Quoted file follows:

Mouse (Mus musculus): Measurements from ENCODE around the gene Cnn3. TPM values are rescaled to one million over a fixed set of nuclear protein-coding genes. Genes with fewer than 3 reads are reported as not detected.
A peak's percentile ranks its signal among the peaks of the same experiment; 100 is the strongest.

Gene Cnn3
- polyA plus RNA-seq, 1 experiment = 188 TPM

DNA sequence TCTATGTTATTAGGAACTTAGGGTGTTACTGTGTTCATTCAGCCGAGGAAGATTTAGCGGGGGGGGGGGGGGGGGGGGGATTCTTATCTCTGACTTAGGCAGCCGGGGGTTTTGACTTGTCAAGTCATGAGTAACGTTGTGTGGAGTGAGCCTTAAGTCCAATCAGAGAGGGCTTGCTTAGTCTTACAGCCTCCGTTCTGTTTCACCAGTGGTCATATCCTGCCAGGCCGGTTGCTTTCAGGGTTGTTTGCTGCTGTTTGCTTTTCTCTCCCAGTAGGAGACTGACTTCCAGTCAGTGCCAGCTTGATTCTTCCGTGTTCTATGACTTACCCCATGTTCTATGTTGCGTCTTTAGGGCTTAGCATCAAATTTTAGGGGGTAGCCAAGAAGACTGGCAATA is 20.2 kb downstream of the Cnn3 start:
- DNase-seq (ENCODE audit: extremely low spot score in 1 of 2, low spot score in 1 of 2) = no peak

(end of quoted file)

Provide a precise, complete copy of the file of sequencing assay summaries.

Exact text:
Mouse (Mus musculus): Measurements from ENCODE around the gene Cnn3. TPM values are rescaled to one million over a fixed set of nuclear protein-coding genes. Genes with fewer than 3 reads are reported as not detected.
A peak's percentile ranks its signal among the peaks of the same experiment; 100 is the strongest.

Gene Cnn3
- polyA plus RNA-seq, 1 experiment = 188 TPM

DNA sequence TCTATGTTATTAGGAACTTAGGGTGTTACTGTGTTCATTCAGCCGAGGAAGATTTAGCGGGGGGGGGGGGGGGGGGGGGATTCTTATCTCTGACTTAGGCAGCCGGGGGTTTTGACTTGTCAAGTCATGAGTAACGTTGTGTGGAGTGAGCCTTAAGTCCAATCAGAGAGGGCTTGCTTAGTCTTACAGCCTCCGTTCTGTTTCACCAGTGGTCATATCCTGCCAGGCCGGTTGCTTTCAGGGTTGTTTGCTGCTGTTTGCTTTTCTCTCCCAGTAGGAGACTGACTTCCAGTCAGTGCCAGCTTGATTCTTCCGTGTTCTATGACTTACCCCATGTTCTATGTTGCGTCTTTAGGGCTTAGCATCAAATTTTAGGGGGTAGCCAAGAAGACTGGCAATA is 20.2 kb downstream of the Cnn3 start:
- DNase-seq (ENCODE audit: extremely low spot score in 1 of 2, low spot score in 1 of 2) = no peak